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Grounds for Declaring a Mistrial

Grounds for Declaring a Mistrial

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Published by JPWeinstein
Grounds for Declaring a Mistrial
Grounds for Declaring a Mistrial

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Published by: JPWeinstein on Mar 20, 2013
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§ 71:2. Grounds for declaring a mistrial, Federal Trial Handbook Civil § 71:2 (4th ed.


Federal Trial Handbook Civil § 71:2 (4th ed.) Federal Trial Handbook Civil Database updated September 2012 Hon. Robert S. Hunter Civil Chapter 71. Mistrial References

§ 71:2. Grounds for declaring a mistrial There is no precise rule that determines when a trial court is justified in granting a motion for a mistrial. While the matter is largely in the discretion of the trial judge, it is generally held that the power ought to be used with the greatest caution, under urgent circumstances and for very plain and obvious reasons, particularly in capital cases. Among the grounds for a mistrial are the death or serious illness of a party, a juror, or the judge. Am. Jur. 2d, Trial § 1714. However, the death or serious illness of a juror usually does not present a serious problem provided that the number of jurors remaining is no fewer than six. § 20:1. The death of the judge during the trial is considered in § 10:35. Death or serious illness in the immediate family of a juror may also warrant the declaration of a mistrial Am. Jur. 2d, Trial § 1718, if release of the juror will reduce the number of jurors to fewer than six. The court may discharge the jury when one or more members of the jury have been guilty of such misconduct as to render their discharge necessary in order to prevent the frustration of the ends of justice, or that is of such a nature as reasonably to indicate that a fair and impartial trial cannot be had. Am. Jur. 2d, Trial § 1721. Where it appears that a juror, through false answers on voir dire or otherwise, was accepted on the jury when he should not have been, the court may discharge the jury. Am. Jur. 2d, Trial § 1722. An unauthorized separation of the jury, or unauthorized absence of a juror, may be ground for a mistrial where it seems probable that the jury was tampered with. Am. Jur. 2d, Trial § 1722. A jury may be discharged for acts or statements in their presence and out of the presence of the court that would influence their verdict, but the jury need not be discharged for that reason if jurors testify that such facts will not influence them in their verdict, and an admonitory instruction is given. Am. Jur. 2d, Trial § 1723. Improper comments by the court do not normally warrant the discharge of the jury, Am. Jur. 2d, Trial § 1733, nor is the misconduct of counsel normally ground for discharging the jury if the nature of such misconduct is such that its effect can be cured by an admonition to the jury. Am. Jur. 2d, Trial § 1736. The court is justified in granting a mistrial when counsel persists in propounding improper questions, where it was clear that the questions are asked not to secure information but to prejudice and poison the jury’s mind. Morrow v. U.S., 101 F.2d 654 (C.C.A. 7th Cir. 1939). A mistrial should be declared where counsel suggests that the defendant should respond in damages because the defendant was rich and the plaintiff was poor. Washington Annapolis Hotel Co. v. Riddle, 171 F.2d 732 (App. D.C. 1948). The effect of improper matter necessarily varies according to the atmosphere of the trial. The jury must be protected against improper remarks, both of witnesses and of counsel. Proper instruction, in many cases, will suffice to remove the prejudice. In other cases, instructions are not sufficient, so that a mistrial must be granted. Beck v. Wings Field, Inc., 122 F.2d 114 (C.C.A. 3d Cir. 1941). © 2013 Thomson Reuters. No claim to original U.S. Government Works. 1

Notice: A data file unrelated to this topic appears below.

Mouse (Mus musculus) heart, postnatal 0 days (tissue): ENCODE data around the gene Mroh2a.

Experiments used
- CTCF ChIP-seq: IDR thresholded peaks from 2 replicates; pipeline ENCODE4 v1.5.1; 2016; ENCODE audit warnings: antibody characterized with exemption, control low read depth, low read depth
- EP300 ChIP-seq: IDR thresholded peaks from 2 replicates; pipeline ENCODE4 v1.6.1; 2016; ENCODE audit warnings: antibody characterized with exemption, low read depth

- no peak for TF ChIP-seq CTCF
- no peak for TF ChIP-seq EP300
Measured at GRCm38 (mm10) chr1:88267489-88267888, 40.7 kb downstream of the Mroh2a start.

While the death of a relative of a juror may be ground for a mistrial, it is not an automatic ground for a mistrial. Cherry v. Director, State Bd. of Corrections, 613 F.2d 1262 (5th Cir. 1980), on reh’g, 635 F.2d 414 (5th Cir. 1981). On the other hand, it was held not to be unreasonable to excuse a juror because his aged mother had been hospitalized. U.S. v. Dominguez, 615 F.2d 1093 (5th Cir. 1980). Discharge of a juror should no longer present any problem since the rule has been changed, in civil cases, to permit a verdict to be returned by any number of remaining jurors, provided that number is not reduced to fewer than six. It is an abuse of discretion for the trial judge to refuse to grant a mistrial when the jurors have made racial slurs against persons of the defendant’s race. U.S. v. Heller, 785 F.2d 1524, 86-1 U.S. Tax Cas. (CCH) ¶9443, 57 A.F.T.R.2d 86-1171 (11th Cir. 1986). Denials of a mistrial are deemed to be an abuse of discretion only in extraordinary situations. Reeves Trucking, Inc. v. Farmers Mut. Hail Ins. Co. of Iowa, 926 F.2d 749 (8th Cir. 1991). Westlaw. © 2012 Thomson Reuters. No Claim to Orig. U.S. Govt. Works.
End of Document © 2013 Thomson Reuters. No claim to original U.S. Government Works.

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